Viewing the exact same data through a longer lens mitigates the risk that is apparent in the shorter periods. For instance, an investor on a rolling 10-year investment horizon had an improved 94% probability of a positive return (the market was positive in 75 of the 80 periods the calculation was measured). Further, the average negative return was reduced to just -1%, from the previous -14%. The only negative returns being achieved in 3 consecutive periods near the end of the depression, and more recently in the 10-year periods ending in the ’07 and ’08 great recession. Fortunately, this smoothing out of volatility continually improves the further time is stretched. Taken to an extreme for instance, viewing the data over 40 years reveals something of a Goldilocks environment, with many years of returns consistent with the average return, and the lowest return in any one period being an acceptable 8.5%.

(If you are interested in viewing a spreadsheet which depicts the rolling returns on the S&P over various time periods click on this link.)


Of course, the world is uncertain and there is no guarantee that the future will emulate the past. However, history has shown the need to embrace risk to meaningfully offset the impact of inflation and preserve purchasing power.

As of this writing, the market continues to flirt with all-time highs, causing complacency among those who are in the equity markets, as well as consternation and regret for those heavy in cash. It is useful to remember that it is very difficult to time a market correction and that even if successful they prove difficult to profit from. Additionally, electing to wait out the market in cash or Treasuries, carries an expense of its own. With this writing we have simply suggested the merits of taking a longer view. To prove this point we looked at a long period of time that distinctly shows the advantages that the equity markets have over more conservative alternatives. Next, we pointed out the risk in equity markets over the short term and reduced this risk by viewing the same data over longer rolling periods. Of course, there are other more active tools available to help mitigate risk, which we will discuss in future writings.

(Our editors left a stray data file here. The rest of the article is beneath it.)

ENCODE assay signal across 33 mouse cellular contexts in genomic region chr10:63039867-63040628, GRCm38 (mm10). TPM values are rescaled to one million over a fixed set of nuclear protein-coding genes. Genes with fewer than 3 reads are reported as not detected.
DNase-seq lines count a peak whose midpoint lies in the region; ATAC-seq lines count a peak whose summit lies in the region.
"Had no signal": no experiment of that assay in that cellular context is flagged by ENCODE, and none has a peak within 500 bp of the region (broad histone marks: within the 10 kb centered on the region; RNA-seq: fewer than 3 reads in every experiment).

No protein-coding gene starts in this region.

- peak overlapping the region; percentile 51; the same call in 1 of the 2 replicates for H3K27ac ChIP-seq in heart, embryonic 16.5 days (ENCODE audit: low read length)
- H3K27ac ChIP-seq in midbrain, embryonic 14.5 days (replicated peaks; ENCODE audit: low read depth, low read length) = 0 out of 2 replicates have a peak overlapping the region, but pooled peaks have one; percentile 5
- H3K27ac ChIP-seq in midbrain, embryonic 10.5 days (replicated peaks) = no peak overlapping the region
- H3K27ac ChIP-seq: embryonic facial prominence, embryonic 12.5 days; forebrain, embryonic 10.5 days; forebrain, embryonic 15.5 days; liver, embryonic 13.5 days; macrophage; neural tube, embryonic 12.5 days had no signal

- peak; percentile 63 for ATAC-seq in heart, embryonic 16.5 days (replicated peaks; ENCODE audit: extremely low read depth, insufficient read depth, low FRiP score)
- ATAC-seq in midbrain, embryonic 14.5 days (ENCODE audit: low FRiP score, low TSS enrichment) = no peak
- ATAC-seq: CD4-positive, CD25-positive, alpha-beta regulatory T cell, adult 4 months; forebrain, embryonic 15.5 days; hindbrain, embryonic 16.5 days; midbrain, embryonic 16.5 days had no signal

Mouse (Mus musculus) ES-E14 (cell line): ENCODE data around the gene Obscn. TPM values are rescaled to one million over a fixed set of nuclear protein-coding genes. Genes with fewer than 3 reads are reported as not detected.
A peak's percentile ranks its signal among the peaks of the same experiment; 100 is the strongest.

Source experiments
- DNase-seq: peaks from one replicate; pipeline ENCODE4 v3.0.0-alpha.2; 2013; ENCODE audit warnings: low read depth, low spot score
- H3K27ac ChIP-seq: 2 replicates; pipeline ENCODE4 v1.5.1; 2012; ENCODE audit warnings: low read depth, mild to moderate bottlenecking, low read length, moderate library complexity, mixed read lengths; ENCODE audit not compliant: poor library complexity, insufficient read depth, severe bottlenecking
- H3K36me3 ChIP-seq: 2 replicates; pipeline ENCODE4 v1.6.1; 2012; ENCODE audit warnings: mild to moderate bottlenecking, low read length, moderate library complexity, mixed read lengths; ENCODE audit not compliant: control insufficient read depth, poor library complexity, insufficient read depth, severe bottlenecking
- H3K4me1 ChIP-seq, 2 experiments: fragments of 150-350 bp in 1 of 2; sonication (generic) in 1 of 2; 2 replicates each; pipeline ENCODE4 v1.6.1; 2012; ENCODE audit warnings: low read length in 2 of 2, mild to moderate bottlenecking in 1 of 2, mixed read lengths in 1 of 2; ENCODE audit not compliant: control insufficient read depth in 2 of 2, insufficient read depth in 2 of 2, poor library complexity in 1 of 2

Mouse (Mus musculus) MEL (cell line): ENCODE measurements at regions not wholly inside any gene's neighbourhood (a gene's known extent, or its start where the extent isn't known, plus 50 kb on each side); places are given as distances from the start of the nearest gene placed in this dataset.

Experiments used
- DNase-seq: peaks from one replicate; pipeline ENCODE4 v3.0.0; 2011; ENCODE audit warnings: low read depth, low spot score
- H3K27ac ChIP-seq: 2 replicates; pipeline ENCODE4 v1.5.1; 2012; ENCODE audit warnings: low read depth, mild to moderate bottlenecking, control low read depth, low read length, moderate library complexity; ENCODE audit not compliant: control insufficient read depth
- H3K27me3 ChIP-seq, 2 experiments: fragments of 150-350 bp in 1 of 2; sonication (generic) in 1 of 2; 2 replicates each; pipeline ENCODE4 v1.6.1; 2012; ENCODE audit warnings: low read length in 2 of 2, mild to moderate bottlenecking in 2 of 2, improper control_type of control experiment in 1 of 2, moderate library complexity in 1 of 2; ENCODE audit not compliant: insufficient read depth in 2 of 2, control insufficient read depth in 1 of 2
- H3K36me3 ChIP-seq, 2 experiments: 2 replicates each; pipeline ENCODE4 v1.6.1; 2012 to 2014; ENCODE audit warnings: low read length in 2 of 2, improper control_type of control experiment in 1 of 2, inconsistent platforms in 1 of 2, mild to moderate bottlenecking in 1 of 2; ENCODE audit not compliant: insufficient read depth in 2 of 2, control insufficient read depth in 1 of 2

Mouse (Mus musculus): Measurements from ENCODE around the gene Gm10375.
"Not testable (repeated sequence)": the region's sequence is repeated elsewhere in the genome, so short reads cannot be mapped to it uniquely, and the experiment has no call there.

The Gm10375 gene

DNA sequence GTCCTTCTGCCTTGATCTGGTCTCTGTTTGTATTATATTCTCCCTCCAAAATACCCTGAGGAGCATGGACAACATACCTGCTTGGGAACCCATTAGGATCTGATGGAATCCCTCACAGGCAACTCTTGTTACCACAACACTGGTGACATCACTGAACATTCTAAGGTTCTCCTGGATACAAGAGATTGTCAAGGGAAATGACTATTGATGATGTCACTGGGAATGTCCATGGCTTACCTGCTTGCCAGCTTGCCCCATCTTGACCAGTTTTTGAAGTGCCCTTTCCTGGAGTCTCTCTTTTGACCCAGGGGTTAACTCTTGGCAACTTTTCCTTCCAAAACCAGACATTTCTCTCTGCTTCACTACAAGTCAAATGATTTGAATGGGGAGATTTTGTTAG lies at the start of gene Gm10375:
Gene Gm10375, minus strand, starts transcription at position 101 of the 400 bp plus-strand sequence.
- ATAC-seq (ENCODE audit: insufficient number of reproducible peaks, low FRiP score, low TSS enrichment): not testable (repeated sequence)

At Alamar we believe that the equity markets continue to provide the best opportunity to improve investors standard of living over time. For us, whether to take on risk or not is less the question than taking an amount of risk that is appropriate and suitable, given each of our specific circumstances and individual investment horizons.

Thank you for your continued interest and consideration.


The views expressed in this note are as of the date initially published and are subject to change without notice. Alamar has no obligation or duty to update the information contained in this note. Past performance is not an indication of future results. Risk is inherent in investments and involves the possibility of loss. Net of fee performance is calculated using the highest fee. The Russell 3000 Index measures the performance of the largest 3000 U.S. companies representing approximately 98% of the investable U.S. equity market. The S&P 500 Index, which is a market-capitalization weighted index containing the 500 most widely held companies chosen with respect to market size, liquidity, and industry.

This publication is made available for informational purposes only and should not be used for any other purpose. This report should not be construed as a solicitation of an offer to buy or sell any security. Information contained herein was obtained and derived from independent third-party sources. Alamar Capital Management, LLC believes the sources are reliable; however, it cannot guarantee the accuracy of such information and has not independently verified the accuracy or completeness of such information.